What should have been a 13-minute print job took about an hour. My virtual serial cable would have been something like 3,000 miles long. Octoprint was about 80 ms away from the Prusa MK3S. Math says that we may have literally added 80 ms of print time to each of the 34,000 lines of gcode. How cool is that?!
The printer stuttered a lot, and the print was extremely ugly on account of all the short pauses. There were no smooth printing moves.
Was it slow and stuttering because of flow control on the serial port? Do you think finding a way to disable flow control in Octoprint would help with this symptom? Do you think the problem was that I added in an extra hop? I imagine things would be a lot better if I were running Octoprint in New York and printing in Plano with only a single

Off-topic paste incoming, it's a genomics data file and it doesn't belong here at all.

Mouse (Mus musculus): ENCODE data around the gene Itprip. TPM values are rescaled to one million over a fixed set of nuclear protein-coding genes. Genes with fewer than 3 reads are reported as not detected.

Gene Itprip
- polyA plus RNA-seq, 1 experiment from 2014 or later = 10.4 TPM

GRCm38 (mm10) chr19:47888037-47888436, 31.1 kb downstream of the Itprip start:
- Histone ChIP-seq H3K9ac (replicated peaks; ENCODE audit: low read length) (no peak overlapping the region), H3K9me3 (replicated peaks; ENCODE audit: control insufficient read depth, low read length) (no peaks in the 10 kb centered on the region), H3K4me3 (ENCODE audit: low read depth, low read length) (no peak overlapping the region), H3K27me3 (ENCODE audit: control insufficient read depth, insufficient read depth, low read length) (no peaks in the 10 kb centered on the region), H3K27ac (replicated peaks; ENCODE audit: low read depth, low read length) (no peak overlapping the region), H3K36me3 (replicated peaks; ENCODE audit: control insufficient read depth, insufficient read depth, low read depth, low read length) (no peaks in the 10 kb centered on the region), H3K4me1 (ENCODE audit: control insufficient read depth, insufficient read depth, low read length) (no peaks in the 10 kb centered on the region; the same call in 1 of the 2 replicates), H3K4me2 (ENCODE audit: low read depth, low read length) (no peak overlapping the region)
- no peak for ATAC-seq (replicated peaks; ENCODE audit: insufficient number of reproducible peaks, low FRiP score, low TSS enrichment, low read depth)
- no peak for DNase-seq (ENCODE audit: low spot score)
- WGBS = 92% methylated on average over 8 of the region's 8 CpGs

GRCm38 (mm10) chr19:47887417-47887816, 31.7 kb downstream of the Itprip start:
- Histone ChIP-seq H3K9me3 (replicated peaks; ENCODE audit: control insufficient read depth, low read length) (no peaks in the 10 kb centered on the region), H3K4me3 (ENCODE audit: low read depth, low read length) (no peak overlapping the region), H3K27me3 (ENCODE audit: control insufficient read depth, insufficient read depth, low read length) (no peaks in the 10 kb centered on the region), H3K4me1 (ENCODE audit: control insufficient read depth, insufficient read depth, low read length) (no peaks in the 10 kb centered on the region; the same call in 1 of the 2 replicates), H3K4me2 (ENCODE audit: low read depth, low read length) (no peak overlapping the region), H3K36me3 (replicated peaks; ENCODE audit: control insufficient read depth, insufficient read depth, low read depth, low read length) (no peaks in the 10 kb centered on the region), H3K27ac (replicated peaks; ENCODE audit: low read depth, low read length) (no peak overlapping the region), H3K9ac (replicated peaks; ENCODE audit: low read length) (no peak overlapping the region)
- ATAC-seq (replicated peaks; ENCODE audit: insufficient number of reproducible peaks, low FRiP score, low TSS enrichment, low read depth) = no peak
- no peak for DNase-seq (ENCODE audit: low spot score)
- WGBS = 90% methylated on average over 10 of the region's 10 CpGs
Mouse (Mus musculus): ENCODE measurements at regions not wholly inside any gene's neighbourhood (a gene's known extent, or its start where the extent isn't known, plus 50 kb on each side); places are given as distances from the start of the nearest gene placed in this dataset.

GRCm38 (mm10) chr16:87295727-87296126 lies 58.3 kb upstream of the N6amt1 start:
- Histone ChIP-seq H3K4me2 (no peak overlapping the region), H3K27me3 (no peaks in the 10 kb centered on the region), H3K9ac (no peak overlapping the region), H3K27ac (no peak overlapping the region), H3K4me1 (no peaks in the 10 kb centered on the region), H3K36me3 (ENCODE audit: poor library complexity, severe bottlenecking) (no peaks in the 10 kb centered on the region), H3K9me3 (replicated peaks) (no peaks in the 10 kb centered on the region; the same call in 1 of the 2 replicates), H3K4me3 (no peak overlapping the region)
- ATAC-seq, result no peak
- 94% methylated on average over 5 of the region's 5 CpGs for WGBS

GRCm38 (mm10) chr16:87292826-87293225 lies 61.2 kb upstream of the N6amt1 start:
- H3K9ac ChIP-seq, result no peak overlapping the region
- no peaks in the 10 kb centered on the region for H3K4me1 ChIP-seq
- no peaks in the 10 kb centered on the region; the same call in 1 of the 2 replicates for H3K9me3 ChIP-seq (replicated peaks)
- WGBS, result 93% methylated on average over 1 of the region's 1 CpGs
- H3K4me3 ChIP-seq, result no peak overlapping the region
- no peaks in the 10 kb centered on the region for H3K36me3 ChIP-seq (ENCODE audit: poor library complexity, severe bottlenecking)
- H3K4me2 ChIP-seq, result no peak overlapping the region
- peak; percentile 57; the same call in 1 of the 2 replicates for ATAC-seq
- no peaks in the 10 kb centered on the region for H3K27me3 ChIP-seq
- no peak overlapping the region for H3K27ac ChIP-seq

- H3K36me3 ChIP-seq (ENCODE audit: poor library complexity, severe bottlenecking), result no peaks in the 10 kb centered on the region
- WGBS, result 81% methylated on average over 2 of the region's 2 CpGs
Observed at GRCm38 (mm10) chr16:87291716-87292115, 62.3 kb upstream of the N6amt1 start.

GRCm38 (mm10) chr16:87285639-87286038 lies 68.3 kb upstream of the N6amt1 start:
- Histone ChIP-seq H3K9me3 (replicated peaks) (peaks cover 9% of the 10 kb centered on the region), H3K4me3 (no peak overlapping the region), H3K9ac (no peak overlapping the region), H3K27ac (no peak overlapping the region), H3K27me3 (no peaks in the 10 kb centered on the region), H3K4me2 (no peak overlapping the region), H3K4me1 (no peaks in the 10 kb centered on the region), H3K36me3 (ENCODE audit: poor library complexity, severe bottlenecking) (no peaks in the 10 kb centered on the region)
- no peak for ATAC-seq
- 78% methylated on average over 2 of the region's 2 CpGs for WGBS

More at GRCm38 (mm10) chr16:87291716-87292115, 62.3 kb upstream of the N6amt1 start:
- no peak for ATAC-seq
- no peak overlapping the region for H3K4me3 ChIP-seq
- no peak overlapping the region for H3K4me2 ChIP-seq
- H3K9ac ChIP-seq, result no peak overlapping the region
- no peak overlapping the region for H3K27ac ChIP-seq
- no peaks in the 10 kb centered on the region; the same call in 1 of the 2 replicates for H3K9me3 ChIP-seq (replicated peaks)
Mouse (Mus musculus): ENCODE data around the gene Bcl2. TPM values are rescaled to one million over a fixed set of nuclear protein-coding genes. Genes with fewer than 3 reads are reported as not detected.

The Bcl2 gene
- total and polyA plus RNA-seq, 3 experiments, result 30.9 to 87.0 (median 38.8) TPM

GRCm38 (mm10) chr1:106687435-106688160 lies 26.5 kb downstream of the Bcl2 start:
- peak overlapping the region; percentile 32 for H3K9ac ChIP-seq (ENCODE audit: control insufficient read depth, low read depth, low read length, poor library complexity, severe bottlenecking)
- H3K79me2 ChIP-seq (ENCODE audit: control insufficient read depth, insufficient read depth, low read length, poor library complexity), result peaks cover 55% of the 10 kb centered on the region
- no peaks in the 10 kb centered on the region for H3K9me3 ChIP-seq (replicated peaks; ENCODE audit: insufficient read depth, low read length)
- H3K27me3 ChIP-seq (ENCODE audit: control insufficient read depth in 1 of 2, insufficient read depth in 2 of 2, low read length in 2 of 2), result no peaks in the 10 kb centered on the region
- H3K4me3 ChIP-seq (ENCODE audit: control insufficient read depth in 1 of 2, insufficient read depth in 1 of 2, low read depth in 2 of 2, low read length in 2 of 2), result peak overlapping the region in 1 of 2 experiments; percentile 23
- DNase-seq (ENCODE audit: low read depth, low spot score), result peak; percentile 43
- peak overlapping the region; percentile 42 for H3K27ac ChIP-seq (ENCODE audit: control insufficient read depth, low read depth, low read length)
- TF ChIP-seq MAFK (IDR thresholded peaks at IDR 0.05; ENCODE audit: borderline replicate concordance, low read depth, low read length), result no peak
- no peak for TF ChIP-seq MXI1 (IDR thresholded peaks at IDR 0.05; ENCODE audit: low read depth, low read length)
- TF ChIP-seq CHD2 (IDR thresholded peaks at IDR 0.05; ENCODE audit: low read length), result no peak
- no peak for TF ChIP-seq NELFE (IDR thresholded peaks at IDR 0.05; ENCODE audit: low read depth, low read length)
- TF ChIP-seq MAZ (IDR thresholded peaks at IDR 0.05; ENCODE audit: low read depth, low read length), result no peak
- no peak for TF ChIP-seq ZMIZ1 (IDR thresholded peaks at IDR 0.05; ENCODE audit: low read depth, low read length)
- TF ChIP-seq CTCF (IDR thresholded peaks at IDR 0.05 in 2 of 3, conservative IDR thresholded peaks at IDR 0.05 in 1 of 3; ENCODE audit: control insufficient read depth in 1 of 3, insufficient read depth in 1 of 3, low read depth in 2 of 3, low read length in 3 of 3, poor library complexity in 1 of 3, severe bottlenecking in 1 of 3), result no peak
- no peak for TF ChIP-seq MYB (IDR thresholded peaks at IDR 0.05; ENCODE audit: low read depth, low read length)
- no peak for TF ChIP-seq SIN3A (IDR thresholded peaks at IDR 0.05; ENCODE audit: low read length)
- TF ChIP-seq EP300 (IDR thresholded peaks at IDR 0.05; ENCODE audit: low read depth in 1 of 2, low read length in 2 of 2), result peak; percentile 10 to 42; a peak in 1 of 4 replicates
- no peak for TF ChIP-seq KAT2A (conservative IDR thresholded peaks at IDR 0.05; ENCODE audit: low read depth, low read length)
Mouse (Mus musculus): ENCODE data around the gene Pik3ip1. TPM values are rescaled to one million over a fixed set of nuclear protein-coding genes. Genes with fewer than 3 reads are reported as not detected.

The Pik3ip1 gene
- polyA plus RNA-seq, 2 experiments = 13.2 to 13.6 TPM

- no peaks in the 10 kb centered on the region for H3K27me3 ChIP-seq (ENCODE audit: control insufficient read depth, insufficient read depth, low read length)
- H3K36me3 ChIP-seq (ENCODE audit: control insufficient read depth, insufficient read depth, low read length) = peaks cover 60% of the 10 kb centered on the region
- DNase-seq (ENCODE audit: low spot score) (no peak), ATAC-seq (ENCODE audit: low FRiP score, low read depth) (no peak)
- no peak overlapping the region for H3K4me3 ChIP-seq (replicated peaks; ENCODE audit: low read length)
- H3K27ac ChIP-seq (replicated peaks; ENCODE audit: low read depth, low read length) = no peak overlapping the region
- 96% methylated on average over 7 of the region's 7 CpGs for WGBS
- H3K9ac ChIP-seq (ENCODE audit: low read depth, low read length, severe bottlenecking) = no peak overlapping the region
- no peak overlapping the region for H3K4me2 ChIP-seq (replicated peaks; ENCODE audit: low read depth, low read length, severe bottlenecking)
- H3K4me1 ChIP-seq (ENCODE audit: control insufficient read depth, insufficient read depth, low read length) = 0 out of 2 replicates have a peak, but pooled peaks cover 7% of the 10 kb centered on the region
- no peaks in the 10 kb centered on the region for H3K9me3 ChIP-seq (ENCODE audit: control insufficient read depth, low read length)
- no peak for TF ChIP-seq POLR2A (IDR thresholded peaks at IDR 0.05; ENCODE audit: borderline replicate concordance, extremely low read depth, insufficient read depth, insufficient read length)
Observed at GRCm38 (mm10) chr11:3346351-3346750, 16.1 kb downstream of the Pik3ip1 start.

socat connection between them. That would at least cut the latency in half!
This was silly. There’s probably no good reason to do this other than to say I 3D-printed an object over a 3,000-mile serial cable.
How do you make socat work?
I’ll say it one more time. I don’t think I am doing this quite correctly. These commands are working exceedingly well as long as I don’t have to reboot anything. I am pretty sure that if the power went out, everything would start up and connect correctly, but if I reboot one half, I almost definitely have to go in and restart the other machine’s
This is the script I am running on the OpenWRT router:
1 2 3 4 5
You can leave out the
bind option. I am using that to make sure
socat is only listening on my Tailscale interface.
socat process will error out over and over again until Tailscale starts. I thought about adding some logic to wait for the
tailscale0 interface to show up before firing up
socat, but I want
socat restarting if it dies. I figured it’d be OK to be lazy and kill two birds with just the one loop.
Here is the script on my Octoprint server:
1 2 3 4 5 6
I have forgotten why there is a 20-second